This post is not going to be one of those reviews that lists the things I liked vs. the ones I didn't. It won't be a post about what was missing from the movie. Suffice it to say that I liked the movie, but I loved the book. The story was far easier to follow in print, even with all of the pirate comics mixed in. I thought Malin Akerman was mis-cast as Laurie Jupiter, but the rest of the ensemble worked really, really well.

It's been interesting walking around the office and discussing the move with other folks who saw it this weekend. Some liked it, some wanted their 3 hours back. So far, though, no one outright loved it. It was a successful adaptation, but to most, they were looking for a semi-faithful interpretation. I know why it wasn't, and I know about the ridiculous drama that has surrounded the decade-plus delay in getting this film to the screen. The film's ability to be "awesome" viewers who haven't read the book was far diminished, however. And, since it wasn't 100% faithful near the end, those who loved the book left wondering why the changes were made. I actually found the differences confusing, having read the last two chapters only five hours before seeing them on screen, but some thought that the modified ending was easier to understand on a wider level.

To each, their own, of course. I hear there's even more in the director's cut, so I'll have to acquire the DVD when it's released.

Mar 9th, 2009


Until one is committed, there is hesitancy, the chance to draw back, always ineffectiveness, concerning all acts of initiative (and creation). There is one elementary truth the ignorance of which kills countless ideas and splendid plans: that the moment one definitely commits oneself, then Providence moves too. All sorts of things occur to help one that would never otherwise have occurred. A whole stream of events issues from the decision, raising in one’s favour all manner of unforseen incidents and meetings and material assistance which no man could have dreamed would have come his way. Whatever you can do or dream you can, begin it. Boldness has genius, power and magic in it. Begin now.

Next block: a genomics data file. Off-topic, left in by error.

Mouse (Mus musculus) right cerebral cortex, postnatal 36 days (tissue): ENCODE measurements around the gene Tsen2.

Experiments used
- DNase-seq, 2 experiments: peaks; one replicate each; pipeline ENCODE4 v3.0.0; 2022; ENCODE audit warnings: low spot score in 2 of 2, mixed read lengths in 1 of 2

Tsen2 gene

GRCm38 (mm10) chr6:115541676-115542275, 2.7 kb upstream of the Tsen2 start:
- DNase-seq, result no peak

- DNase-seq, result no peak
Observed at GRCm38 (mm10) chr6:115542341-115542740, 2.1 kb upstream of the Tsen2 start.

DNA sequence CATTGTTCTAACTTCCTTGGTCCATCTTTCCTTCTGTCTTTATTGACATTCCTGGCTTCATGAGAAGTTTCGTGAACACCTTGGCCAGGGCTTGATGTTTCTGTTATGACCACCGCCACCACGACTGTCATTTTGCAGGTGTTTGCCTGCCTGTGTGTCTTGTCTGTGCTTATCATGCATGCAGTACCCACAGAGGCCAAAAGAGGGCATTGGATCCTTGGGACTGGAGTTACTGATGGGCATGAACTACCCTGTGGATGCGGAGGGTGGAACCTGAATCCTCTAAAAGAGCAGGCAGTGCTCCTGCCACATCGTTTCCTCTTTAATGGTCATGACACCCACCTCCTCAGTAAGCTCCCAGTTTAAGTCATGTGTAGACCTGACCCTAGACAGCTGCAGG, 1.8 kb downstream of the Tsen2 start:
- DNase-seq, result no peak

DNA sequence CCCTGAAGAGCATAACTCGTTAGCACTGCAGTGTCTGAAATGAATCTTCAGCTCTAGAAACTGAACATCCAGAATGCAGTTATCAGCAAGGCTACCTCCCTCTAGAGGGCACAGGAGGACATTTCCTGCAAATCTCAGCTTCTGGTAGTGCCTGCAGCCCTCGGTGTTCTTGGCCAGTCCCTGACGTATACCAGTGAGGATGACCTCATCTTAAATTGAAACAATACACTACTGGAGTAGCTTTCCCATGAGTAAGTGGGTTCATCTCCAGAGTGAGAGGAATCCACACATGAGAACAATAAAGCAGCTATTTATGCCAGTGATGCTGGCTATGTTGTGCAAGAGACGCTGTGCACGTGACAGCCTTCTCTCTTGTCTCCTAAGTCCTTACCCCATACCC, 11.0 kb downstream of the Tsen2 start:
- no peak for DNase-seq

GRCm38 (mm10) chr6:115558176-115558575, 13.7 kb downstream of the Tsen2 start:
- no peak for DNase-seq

Mar 2nd, 2009

Book A Month - March 2009 Update

No new book this month. I'm doing exactly what I said I'd do last month by taking twice the time to read, what is in essence, twice the book. Stephenson's The Confusion has proved itself to be quite the challenge. I'm certainly much more engrossed in the story than I was with Quicksilver. The more salient roadblock, though, is that it's been difficult to find chunks of time greater than 10-15 minutes in which to read. I will continue to push forward. If I'm able to complete this by month's end, I'll probably renew this effort with The System of the World for April and May. Here's to hoping!

Mar 2nd, 2009

Book A Month - February 2009 Kick-Off


I said that I was going to force myself to get through the rest of Stephenson's Baroque Cycle sometime this year. There's no time like the present, so I might as well get started now! Besides, since I pledged not to print anything I could read digitally, Cory Doctorow's Little Brother will have to wait as I'd need to either buy it or print my electronic copy.